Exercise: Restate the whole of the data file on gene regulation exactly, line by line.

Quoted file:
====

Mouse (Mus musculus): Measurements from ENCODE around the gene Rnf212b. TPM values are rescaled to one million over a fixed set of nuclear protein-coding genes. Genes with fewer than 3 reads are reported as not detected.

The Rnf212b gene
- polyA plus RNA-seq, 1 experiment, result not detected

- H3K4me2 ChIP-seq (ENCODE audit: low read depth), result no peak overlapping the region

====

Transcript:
Mouse (Mus musculus): Measurements from ENCODE around the gene Rnf212b. TPM values are rescaled to one million over a fixed set of nuclear protein-coding genes. Genes with fewer than 3 reads are reported as not detected.

The Rnf212b gene
- polyA plus RNA-seq, 1 experiment, result not detected

- H3K4me2 ChIP-seq (ENCODE audit: low read depth), result no peak overlapping the region